Earthing studies, combined with the experiences of thousands of individuals who have tried grounding, consistently demonstrate a reduction in pain. This reduction in pain provides evidence that inflammation may be reduced as well, indicating other potential health benefits. While further research is needed to confirm these findings, the studies offer promising results.
The research paper explores the positive effects of grounding (electrically conductive contact with the Earth) on human physiology and health, particularly inflammation, immune response, wound healing, and chronic inflammatory and autoimmune diseases. The paper emphasises the importance of the duration and degree of grounding.
The paper concludes that grounding produces measurable differences in the concentrations of white blood cells, cytokines, and other molecules involved in the inflammatory response, and positively affects pain reduction and immune response in muscle injury.
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This study investigated the effectiveness of grounding, or direct contact with the Earth, as a non-pharmacological therapy for treating sleep disturbances, anxiety, and depression in patients with mild Alzheimer's disease. The results showed that grounding significantly improved sleep quality compared to the placebo group.
The study found that grounding had consistent beneficial effects on pain, physical function, and mood, which are highly relevant to massage therapists. Previous results from the same trial also showed improvements in inflammatory biomarkers, blood viscosity, and heart rate variability, suggesting that grounding can benefit massage therapists in multiple domains relevant to their occupation and overall health and quality of life.
The study investigated the effects of grounding on high blood pressure in a pilot case history series. Patients grounded themselves at home for at least 10 hours per day for several months, and their blood pressure was measured at baseline and at regular intervals. Results showed significant improvements in all 10 patients, with an average decrease of 14.3% in systolic levels. The study suggests that grounding is a safe and effective therapy for reducing blood pressure and warrants further research.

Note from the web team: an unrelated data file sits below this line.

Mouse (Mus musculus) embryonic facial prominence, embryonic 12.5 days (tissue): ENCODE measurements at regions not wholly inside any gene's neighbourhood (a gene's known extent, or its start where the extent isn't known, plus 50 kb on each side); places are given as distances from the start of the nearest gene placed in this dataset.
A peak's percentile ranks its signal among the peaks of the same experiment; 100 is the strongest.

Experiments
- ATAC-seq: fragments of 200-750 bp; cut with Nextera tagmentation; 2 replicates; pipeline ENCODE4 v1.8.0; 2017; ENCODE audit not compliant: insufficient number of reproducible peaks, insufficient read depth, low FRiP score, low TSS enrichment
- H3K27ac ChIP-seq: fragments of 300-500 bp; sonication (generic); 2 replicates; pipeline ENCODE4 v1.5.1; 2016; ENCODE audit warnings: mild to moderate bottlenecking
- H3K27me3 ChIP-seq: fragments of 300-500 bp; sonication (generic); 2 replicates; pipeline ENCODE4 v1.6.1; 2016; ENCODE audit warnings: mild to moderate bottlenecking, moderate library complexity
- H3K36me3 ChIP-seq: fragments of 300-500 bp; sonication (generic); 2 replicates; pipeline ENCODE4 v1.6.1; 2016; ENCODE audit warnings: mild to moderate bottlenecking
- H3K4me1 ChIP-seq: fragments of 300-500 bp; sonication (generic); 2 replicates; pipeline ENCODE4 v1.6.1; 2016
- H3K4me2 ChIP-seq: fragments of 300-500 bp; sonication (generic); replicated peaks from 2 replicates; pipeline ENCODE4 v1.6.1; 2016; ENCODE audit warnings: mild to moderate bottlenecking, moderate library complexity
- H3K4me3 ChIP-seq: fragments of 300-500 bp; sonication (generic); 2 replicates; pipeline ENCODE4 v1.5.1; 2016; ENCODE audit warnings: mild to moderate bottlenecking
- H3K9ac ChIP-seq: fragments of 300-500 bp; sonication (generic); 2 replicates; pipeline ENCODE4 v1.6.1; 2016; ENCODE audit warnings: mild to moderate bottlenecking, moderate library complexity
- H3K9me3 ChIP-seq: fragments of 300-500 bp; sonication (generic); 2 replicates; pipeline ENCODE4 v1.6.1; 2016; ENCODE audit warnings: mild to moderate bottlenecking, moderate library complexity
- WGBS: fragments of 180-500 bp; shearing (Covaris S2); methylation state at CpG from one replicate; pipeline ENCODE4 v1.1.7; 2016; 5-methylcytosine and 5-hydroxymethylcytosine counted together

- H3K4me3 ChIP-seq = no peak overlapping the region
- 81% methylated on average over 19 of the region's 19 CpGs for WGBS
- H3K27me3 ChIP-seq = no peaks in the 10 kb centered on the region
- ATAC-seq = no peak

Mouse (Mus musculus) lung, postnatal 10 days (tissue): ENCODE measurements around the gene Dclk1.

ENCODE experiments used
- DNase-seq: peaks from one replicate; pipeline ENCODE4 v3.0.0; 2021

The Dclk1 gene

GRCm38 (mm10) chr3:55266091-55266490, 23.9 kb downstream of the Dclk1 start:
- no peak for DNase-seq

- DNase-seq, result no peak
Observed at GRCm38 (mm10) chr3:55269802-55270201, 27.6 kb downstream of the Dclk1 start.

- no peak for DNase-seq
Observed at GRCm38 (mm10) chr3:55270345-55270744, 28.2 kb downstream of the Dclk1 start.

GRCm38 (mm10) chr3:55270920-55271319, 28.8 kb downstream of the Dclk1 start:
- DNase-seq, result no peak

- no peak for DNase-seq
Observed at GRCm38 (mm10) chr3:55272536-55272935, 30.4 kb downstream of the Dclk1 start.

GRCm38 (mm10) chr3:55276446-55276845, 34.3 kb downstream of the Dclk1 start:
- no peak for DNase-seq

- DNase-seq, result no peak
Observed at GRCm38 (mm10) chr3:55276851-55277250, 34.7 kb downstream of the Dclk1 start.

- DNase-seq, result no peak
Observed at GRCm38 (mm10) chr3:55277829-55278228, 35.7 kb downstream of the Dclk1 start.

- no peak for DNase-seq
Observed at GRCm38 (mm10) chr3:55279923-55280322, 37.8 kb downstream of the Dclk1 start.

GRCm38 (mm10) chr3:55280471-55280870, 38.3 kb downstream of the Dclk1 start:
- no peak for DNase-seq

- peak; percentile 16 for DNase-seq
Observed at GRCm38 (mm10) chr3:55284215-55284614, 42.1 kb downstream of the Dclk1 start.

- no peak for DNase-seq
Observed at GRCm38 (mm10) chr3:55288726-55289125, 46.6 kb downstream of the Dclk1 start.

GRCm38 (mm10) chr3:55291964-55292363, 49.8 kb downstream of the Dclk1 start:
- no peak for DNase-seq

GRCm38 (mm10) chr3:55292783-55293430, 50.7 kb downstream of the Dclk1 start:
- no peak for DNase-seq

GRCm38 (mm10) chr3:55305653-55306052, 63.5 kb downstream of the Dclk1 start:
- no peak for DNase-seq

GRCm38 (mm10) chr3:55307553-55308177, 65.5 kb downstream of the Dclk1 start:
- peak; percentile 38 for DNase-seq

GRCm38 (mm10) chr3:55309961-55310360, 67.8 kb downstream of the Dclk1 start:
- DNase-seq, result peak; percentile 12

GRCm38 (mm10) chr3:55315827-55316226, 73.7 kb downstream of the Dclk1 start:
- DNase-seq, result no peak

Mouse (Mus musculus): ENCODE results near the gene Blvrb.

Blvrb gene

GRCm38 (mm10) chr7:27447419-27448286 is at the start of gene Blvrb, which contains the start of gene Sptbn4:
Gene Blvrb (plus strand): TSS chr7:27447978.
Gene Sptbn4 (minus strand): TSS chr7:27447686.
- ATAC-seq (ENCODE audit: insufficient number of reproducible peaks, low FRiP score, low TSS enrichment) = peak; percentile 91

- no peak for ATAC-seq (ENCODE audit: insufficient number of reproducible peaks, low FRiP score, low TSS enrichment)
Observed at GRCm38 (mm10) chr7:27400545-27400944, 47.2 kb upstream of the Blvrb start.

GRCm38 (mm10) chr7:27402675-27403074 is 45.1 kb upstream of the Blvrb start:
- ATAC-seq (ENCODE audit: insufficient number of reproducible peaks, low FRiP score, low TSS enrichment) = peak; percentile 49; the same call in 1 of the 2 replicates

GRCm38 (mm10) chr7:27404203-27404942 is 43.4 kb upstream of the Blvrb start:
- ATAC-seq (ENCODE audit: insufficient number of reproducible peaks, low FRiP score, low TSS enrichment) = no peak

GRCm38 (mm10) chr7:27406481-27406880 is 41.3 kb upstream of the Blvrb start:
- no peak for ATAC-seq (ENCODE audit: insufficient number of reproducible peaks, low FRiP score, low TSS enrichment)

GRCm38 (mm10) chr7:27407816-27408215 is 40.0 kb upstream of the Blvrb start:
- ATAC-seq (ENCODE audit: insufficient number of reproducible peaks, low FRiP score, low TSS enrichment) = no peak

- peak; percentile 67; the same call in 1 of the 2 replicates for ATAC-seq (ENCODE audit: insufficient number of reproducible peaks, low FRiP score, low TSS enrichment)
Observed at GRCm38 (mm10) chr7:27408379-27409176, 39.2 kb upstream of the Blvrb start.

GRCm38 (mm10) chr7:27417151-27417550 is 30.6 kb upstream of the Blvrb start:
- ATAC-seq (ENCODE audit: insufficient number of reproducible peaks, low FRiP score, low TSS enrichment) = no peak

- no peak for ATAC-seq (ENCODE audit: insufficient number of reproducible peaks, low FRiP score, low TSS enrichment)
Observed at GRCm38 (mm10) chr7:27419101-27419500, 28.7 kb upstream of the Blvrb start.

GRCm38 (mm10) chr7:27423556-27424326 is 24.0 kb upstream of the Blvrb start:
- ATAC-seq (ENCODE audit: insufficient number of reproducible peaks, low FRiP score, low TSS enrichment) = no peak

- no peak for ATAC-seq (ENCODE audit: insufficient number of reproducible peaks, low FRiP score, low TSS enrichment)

This study aimed to investigate whether grounding in the presence of electromagnetic fields (EMFs) found in a typical housing environment produces harmful currents in the human body. Fifty participants were involved in the study, and the results showed that grounding significantly reduced AC body voltage, and the AC currents generated during grounding were much lower than the minimum level of perception. Therefore, the study concluded that normal levels of EMFs present in houses do not produce harmful currents when a person is grounded.
Study examined the effect of 1 hour of grounding on blood viscosity during yoga exercises in 28 participants. Subjects were grounded or sham-grounded with a grounded yoga mat, and blood was taken pre and post-exercise to measure viscosity. Subjects grounded to the earth had significantly reduced post-exercise systolic and diastolic blood viscosity. The study suggests that grounding has the ability to affect exercise-induced inflammation, thereby reducing blood viscosity.
This study investigated the effects of grounding after moderate eccentric contractions on pain, creatine kinase (CK), and complete blood counts. Results showed that grounding significantly reduced CK loss from injured muscles, indicating reduced muscle damage. Grounding also produced changes in blood counts not observed in the sham-grounded group, warranting further study on the effects of earthing on delayed onset muscle damage.